As a community association board member, the last thing you want to do is drive members out of your community. When every other attempt to collect on dues and assessments have failed, you may have to resort to an HOA foreclosure. But the process may be more difficult than you expect.
Most community associations’ bylaws create an automatic lien on the property of a member who fails to pay his or her HOA assessments and dues. But a lien is only a promise of money if a property is sold. If a long-time member of your community refuses to pay dues and isn’t planning on moving, your collections specialists may need to force the issue with an HOA foreclosure.
Judicial HOA Foreclosures
In states that follow the judicial foreclosure process (about 22 of them), your condo association will need to go to court before you can collect on your lien. Here are the steps in a judicial foreclosure:
- A Notice of Intent to Begin Foreclosure is sent to the debtor in default a certain number of days before the lawsuit begins. The homeowner then has a chance to catch up on missed payments, costs, and interest charges.
- A Lawsuit is filed in the local district court. This suit isn’t asking for a money judgment. It is requesting the court’s permission to sell the property the lien is attached to.
- A Notice of Intent to Sell is sent out after the judgment is entered.
- A Redemption Period allows the homeowner one last chance to pay everything off and keep their home. The length of the redemption period depends on the state.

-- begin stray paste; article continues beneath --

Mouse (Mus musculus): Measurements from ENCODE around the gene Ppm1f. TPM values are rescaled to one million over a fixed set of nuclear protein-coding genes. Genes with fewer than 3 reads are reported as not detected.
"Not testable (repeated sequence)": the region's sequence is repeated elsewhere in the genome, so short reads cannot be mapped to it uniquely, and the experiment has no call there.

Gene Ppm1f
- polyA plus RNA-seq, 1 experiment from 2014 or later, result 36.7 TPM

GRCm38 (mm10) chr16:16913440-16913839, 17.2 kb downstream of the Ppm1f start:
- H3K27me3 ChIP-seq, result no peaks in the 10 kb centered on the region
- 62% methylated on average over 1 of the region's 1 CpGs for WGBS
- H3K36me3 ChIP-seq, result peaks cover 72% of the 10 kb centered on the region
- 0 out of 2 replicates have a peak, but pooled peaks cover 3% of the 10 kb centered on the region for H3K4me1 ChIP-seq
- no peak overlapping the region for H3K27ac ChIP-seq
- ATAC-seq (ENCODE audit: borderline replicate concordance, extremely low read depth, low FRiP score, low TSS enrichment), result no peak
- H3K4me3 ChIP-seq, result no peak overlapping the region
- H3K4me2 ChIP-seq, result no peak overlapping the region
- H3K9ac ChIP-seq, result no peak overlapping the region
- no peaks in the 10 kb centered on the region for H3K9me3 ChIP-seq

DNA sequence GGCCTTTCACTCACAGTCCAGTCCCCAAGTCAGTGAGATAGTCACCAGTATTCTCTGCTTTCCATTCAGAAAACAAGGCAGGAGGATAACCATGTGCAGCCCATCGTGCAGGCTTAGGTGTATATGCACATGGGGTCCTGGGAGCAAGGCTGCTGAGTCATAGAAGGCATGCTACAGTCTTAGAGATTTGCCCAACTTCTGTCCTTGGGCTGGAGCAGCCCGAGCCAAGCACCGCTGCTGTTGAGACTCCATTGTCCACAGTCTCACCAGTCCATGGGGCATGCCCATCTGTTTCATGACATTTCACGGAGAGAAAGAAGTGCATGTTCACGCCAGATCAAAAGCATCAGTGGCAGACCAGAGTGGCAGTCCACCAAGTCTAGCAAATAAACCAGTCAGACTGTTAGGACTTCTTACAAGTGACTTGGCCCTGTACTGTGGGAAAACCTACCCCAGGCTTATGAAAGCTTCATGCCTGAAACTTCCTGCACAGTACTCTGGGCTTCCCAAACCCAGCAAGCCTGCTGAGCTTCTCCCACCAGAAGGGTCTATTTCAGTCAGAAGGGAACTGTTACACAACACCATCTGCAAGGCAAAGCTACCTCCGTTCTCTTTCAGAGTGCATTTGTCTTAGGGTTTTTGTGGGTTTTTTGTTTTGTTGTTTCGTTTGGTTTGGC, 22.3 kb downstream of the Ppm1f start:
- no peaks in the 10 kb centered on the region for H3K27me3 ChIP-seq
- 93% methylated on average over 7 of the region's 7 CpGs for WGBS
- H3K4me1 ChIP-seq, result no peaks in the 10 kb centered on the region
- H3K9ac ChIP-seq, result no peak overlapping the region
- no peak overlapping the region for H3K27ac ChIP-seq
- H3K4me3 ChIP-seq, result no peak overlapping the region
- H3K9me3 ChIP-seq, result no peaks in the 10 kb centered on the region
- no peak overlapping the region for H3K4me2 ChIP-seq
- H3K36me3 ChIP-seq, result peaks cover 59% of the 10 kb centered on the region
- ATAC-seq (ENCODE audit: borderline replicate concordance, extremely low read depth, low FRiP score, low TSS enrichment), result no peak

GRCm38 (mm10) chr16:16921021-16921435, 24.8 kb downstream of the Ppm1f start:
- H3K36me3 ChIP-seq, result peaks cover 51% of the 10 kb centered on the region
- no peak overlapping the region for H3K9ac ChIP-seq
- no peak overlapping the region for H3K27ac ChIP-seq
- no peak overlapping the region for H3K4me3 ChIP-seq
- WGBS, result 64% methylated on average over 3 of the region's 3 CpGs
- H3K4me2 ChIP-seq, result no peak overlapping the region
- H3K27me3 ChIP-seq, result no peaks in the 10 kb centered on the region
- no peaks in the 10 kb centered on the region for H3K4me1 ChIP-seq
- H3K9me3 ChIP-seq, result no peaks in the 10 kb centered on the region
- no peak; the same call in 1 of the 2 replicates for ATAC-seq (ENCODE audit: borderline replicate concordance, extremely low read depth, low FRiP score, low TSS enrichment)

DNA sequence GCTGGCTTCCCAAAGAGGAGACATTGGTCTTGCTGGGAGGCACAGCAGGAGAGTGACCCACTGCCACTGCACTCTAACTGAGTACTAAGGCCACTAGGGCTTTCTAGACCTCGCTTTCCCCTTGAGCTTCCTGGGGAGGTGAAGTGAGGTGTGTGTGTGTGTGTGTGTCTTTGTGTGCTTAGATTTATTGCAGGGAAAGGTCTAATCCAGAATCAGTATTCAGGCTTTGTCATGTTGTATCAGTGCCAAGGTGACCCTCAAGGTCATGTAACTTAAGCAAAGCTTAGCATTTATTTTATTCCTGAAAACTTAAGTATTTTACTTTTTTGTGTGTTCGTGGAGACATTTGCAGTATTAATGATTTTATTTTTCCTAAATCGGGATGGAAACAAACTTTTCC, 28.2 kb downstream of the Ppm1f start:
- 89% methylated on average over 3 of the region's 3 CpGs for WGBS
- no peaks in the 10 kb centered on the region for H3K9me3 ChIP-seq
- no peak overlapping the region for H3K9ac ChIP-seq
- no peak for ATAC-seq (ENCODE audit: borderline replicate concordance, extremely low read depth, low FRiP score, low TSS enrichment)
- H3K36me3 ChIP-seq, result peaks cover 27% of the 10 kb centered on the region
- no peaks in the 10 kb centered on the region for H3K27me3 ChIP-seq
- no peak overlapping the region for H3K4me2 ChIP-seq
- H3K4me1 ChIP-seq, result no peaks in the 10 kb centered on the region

- An Auction is held allowing anyone from residents to investors to purchase the property, often well below fair market price.
- An Eviction may be necessary to remove the non-paying former owner. This often requires a posted notice and another court order.
Non-Judicial Trustee Sales
Some states’ laws (as many as 30 in some cases) allow HOAs and other creditors with liens to skip the courthouse and go straight to the sale. In place of a formal lawsuit, the Trustee Sale requires several notices, including a Notice of Default and a Notice of Sale. Some states allow a redemption period after the sale during which the homeowner can pay off the debt and keep possession of the property.
HOA Foreclosure Defenses
No matter your state’s process, there will always be a way for a homeowner to challenge your right to foreclose. However, these defenses are limited to problems with the process, not a resident’s inability to pay. That’s why using skilled collections specialists is so crucial. Contact Equity Experts today to schedule an appointment with one of our Relationship Managers.